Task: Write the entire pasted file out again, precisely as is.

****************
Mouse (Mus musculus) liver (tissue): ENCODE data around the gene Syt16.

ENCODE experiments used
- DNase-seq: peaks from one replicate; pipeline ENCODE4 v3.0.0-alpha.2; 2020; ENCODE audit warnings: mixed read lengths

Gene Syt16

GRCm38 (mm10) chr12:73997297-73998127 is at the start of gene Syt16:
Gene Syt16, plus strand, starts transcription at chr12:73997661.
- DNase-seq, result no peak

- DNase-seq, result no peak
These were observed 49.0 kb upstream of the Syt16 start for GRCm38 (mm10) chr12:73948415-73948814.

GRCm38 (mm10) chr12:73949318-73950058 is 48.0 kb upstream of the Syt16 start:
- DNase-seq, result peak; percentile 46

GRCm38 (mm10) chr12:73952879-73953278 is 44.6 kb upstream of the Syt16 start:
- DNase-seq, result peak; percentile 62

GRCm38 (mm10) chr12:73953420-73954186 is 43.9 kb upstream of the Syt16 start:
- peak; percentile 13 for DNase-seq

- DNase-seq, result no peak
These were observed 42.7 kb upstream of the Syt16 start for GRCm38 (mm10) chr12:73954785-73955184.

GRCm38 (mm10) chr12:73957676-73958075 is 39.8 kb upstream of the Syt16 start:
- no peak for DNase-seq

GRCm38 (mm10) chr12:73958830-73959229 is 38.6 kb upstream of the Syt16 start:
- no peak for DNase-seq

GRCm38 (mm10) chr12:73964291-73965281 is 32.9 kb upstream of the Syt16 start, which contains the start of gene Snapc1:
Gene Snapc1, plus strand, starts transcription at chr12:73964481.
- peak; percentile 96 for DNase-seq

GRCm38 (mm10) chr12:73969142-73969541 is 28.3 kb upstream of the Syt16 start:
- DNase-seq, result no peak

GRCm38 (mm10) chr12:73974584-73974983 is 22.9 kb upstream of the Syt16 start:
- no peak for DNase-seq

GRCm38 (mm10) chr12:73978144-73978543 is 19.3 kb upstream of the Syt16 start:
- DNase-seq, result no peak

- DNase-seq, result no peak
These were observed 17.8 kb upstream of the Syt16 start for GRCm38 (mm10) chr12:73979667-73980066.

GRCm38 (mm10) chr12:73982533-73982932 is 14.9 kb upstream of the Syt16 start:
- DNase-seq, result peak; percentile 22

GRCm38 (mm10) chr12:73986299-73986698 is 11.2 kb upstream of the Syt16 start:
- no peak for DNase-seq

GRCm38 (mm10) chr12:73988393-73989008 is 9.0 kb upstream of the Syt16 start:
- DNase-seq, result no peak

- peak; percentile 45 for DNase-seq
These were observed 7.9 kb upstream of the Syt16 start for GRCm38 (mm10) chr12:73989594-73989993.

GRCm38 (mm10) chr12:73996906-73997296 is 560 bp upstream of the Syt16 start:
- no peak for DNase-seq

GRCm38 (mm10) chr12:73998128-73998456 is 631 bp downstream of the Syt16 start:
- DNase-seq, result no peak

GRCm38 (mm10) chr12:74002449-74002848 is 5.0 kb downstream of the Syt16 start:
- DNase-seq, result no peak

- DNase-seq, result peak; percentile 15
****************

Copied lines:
Mouse (Mus musculus) liver (tissue): ENCODE data around the gene Syt16.

ENCODE experiments used
- DNase-seq: peaks from one replicate; pipeline ENCODE4 v3.0.0-alpha.2; 2020; ENCODE audit warnings: mixed read lengths

Gene Syt16

GRCm38 (mm10) chr12:73997297-73998127 is at the start of gene Syt16:
Gene Syt16, plus strand, starts transcription at chr12:73997661.
- DNase-seq, result no peak

- DNase-seq, result no peak
These were observed 49.0 kb upstream of the Syt16 start for GRCm38 (mm10) chr12:73948415-73948814.

GRCm38 (mm10) chr12:73949318-73950058 is 48.0 kb upstream of the Syt16 start:
- DNase-seq, result peak; percentile 46

GRCm38 (mm10) chr12:73952879-73953278 is 44.6 kb upstream of the Syt16 start:
- DNase-seq, result peak; percentile 62

GRCm38 (mm10) chr12:73953420-73954186 is 43.9 kb upstream of the Syt16 start:
- peak; percentile 13 for DNase-seq

- DNase-seq, result no peak
These were observed 42.7 kb upstream of the Syt16 start for GRCm38 (mm10) chr12:73954785-73955184.

GRCm38 (mm10) chr12:73957676-73958075 is 39.8 kb upstream of the Syt16 start:
- no peak for DNase-seq

GRCm38 (mm10) chr12:73958830-73959229 is 38.6 kb upstream of the Syt16 start:
- no peak for DNase-seq

GRCm38 (mm10) chr12:73964291-73965281 is 32.9 kb upstream of the Syt16 start, which contains the start of gene Snapc1:
Gene Snapc1, plus strand, starts transcription at chr12:73964481.
- peak; percentile 96 for DNase-seq

GRCm38 (mm10) chr12:73969142-73969541 is 28.3 kb upstream of the Syt16 start:
- DNase-seq, result no peak

GRCm38 (mm10) chr12:73974584-73974983 is 22.9 kb upstream of the Syt16 start:
- no peak for DNase-seq

GRCm38 (mm10) chr12:73978144-73978543 is 19.3 kb upstream of the Syt16 start:
- DNase-seq, result no peak

- DNase-seq, result no peak
These were observed 17.8 kb upstream of the Syt16 start for GRCm38 (mm10) chr12:73979667-73980066.

GRCm38 (mm10) chr12:73982533-73982932 is 14.9 kb upstream of the Syt16 start:
- DNase-seq, result peak; percentile 22

GRCm38 (mm10) chr12:73986299-73986698 is 11.2 kb upstream of the Syt16 start:
- no peak for DNase-seq

GRCm38 (mm10) chr12:73988393-73989008 is 9.0 kb upstream of the Syt16 start:
- DNase-seq, result no peak

- peak; percentile 45 for DNase-seq
These were observed 7.9 kb upstream of the Syt16 start for GRCm38 (mm10) chr12:73989594-73989993.

GRCm38 (mm10) chr12:73996906-73997296 is 560 bp upstream of the Syt16 start:
- no peak for DNase-seq

GRCm38 (mm10) chr12:73998128-73998456 is 631 bp downstream of the Syt16 start:
- DNase-seq, result no peak

GRCm38 (mm10) chr12:74002449-74002848 is 5.0 kb downstream of the Syt16 start:
- DNase-seq, result no peak

- DNase-seq, result peak; percentile 15